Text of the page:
The purpose of this webinar was to empower people that represent distinct non-western forms of healing. These practices and their benefits are often isolated within their communities and this webinar sought to create an inter-cultural understanding of healing practices so that we as the larger South African community could benefit from the pioneering healing methods of our nation’s cultures.

Our speakers gave valuable insights into their own cultures: Pejamauro Visagie highlighted the lack of representation for Khoe people and the racial injustices resulting from Apartheid’s classification of races. Dalali Venge told the story of COVID in Tanzania and the importance of home remedies (such as the ‘concoctions’), stressed that South Africa has to heal from its femicides epidemic, and fear itself (concerning xenophobia). Vedhan delivered a holistic approach to Hinduism and his presentation on “yoga”, “Ayurveda”, and “Aham Brahmasmi” caught the interest of many attendees. Dr Solomon Mutua emphatically distinguished between chemical & traditional healing and the benefits of the latter by knowing and listening to your body and treating it with certain leaves that bring life. Nolihle Gama was unfortunately cut short due to connectivity but the history of Rastafarian leaders such as Marcus Garvey and defining Rastafarianism as not only a culture/ religion but a liberation movement received a lot of positive attention from the audience. Philani Sbonelo Biyela enthusiastically talked about the history and geography of the Zulu nation and the significance of Shaka Zulu and its various leaders. Wonke Mapeyi presented on the Xhosa nation and highlighted the importance of tradition, whether that be placing ancestors through clan names or relying on Xhosa healing: through Umhlonyane, or the advice of people who have the position of being healers in the Xhosa nation.


The Q&A session was a great measure of outcomes as the participants were able to engage with the speakers and add their context and experience to the event. Pejamauro Visagie placed the discussion back on gender by asking about the role of female leadership in the Zulu dynasty and the importance of the activism surrounding true historical context with examples such as Queen Nzinga of Angola during the Portuguese colonial age. Multiple participants responded: Melusi Mahlaba stated that men do lead to much in Zulu culture and that cultural norms disempower women when it comes to leadership. Abongile Nocanda commented that the role of social/ cultural norms is major in determining why women are put in the “backseat” and that we have to go back to the roots of culture and social standards to be able to empower women effectively. She continues saying that we have to teach young women that they do not have to follow traditions and social standards and that we have to instil a sense of independence and realign what achievement means, e.g. marriage =/= success. Bronwyn February supported this by saying that self-discovery is the foundation of culture and understanding.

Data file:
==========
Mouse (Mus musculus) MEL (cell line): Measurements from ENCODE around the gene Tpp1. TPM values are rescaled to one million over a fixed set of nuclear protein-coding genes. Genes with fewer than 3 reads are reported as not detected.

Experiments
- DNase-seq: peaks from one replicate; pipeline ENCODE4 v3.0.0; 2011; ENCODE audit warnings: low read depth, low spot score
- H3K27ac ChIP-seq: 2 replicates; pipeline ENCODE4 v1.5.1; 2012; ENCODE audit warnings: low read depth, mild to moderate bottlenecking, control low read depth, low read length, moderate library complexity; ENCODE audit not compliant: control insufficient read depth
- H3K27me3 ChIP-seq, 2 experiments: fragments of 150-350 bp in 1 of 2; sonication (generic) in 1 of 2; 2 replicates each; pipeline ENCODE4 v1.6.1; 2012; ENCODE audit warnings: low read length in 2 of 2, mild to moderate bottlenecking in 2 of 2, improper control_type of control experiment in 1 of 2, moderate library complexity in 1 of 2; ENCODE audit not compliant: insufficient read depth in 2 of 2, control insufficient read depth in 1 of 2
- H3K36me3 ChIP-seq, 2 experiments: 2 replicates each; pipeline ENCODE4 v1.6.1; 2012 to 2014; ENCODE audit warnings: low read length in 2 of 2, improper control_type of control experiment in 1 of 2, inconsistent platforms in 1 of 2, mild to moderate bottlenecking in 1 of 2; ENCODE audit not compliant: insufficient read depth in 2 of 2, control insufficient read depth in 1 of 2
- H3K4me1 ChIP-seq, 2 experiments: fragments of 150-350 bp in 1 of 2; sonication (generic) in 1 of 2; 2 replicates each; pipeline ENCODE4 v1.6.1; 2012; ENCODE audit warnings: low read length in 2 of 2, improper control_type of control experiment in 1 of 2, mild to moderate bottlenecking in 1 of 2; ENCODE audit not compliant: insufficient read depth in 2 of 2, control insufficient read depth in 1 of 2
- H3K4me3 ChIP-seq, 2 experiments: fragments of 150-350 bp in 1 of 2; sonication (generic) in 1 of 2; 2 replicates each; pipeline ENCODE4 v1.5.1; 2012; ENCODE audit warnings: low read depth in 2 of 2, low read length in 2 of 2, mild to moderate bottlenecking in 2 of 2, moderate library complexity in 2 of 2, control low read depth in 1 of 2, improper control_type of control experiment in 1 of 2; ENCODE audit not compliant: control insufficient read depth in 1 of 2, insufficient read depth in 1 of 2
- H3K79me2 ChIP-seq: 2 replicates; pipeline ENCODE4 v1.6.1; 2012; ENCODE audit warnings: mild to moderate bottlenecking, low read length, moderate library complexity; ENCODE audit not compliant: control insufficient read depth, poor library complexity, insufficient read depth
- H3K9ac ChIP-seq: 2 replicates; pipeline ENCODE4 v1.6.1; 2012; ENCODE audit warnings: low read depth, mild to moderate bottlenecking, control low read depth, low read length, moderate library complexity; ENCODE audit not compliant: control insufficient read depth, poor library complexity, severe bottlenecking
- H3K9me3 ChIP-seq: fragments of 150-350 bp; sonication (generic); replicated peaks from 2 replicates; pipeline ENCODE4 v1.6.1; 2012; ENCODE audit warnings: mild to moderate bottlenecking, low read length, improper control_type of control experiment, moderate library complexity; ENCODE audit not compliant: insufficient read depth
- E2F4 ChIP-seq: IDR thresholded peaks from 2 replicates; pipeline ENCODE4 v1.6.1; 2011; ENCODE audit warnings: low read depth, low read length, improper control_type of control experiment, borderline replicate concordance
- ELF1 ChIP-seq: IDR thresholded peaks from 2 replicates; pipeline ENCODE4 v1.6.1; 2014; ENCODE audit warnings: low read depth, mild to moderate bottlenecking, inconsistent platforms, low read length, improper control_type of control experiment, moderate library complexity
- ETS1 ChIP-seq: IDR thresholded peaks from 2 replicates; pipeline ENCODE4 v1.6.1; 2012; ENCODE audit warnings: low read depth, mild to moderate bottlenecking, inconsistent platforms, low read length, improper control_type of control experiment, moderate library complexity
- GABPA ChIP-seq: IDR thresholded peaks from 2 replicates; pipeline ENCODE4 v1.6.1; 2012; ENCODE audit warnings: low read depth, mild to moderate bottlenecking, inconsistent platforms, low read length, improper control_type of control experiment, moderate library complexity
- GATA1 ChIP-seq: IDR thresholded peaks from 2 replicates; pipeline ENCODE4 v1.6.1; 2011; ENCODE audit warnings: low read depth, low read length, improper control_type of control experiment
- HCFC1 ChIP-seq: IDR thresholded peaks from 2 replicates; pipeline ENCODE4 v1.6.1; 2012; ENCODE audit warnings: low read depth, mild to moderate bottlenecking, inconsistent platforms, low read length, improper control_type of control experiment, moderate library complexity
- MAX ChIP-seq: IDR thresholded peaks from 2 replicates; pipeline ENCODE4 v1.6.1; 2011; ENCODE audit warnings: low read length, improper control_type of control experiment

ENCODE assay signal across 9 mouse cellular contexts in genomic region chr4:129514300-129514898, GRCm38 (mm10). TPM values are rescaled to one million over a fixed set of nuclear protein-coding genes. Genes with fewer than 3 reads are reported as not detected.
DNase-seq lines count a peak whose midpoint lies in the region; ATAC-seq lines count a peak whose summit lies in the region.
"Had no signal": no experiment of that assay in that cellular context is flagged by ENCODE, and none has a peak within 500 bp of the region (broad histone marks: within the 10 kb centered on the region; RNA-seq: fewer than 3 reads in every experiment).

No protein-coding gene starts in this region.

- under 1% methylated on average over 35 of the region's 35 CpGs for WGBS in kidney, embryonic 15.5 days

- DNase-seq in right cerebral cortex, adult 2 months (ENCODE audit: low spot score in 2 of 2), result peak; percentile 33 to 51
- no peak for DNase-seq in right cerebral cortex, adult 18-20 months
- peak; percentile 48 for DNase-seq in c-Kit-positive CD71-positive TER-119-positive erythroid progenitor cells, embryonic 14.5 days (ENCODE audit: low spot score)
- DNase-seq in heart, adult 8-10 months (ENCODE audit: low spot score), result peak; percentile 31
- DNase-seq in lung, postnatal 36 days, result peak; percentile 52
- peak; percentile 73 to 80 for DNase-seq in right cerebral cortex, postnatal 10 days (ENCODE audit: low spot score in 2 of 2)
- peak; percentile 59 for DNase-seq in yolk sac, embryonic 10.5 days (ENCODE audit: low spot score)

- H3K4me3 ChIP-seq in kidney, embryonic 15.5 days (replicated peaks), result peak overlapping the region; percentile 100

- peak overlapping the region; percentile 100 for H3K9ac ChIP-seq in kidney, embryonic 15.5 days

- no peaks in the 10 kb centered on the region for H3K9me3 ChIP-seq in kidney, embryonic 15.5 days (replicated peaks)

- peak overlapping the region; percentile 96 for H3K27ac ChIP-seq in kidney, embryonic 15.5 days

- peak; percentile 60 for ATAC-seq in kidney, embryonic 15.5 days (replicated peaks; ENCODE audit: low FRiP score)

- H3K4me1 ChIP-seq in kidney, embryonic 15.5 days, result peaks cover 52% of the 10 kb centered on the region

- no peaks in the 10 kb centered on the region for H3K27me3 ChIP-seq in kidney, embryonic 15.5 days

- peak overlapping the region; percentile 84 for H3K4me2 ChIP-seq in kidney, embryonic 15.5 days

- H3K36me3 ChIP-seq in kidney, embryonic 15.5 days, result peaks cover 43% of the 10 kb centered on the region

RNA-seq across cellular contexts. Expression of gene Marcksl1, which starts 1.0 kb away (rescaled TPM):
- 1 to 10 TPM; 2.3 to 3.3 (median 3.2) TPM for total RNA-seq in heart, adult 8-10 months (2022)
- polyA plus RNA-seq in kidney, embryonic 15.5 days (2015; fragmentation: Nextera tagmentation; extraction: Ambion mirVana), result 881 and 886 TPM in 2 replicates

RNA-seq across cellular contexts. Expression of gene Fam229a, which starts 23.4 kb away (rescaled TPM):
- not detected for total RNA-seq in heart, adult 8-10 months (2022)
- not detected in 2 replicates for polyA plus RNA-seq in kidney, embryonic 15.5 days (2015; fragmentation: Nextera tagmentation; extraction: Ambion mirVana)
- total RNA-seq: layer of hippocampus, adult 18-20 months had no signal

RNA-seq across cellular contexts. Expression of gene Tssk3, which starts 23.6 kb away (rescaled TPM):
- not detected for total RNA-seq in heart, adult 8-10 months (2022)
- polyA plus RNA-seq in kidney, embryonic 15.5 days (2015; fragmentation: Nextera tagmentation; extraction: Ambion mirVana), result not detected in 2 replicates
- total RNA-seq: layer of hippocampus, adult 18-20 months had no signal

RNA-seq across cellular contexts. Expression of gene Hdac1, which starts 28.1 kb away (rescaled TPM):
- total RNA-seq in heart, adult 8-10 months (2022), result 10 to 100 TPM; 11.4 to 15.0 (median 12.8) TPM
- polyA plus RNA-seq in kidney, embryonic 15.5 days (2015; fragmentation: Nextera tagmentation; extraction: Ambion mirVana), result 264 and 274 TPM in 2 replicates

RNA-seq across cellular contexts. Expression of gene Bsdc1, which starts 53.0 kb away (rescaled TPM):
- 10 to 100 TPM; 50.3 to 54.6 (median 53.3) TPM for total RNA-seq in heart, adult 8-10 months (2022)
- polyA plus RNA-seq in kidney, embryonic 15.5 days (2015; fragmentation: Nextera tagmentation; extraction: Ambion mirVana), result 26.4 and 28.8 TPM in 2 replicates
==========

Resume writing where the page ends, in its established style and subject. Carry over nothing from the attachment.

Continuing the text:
Londiwe Nkosi engaged Dr Solomon Mutua about practices that we can use to take care of our homes. Dr Mutua stressed that homes are temporary but our bodies are permanent in our lives. We have to take care of our bodies first and foremost by eating in ways that aid our body in being healthy. If the concern is to purify the air in our house, we should rather eat foods that increase the oxygen intake in our bodies. Additionally, Dr Mutua added that we should keep our house clean (i.e. do not congest it with things) and that we should ideally plant fruit trees in our compound that we can eat daily. The topic of tribalism was also a recurring theme in the conversation; however, it was agreed that continuing along this vein and fiving into agitators and misinformation will only serve to degenerate the remainder of social cohesion in South Africa.

Finally, it was highlighted, with much agreement throughout the audience, that pride in your ethnicity/ culture is good but it should not be to the detriment of other people’s culture/ ethnicities. He continued by saying that we need to work towards accurately representing South Africa’s cultures and that we have to push and support organizations that are doing that work to be able to bring about change. He talked about this in the context of promoting underrepresented languages and that we should put pressure on the pan-South African language board to push for language education in our society.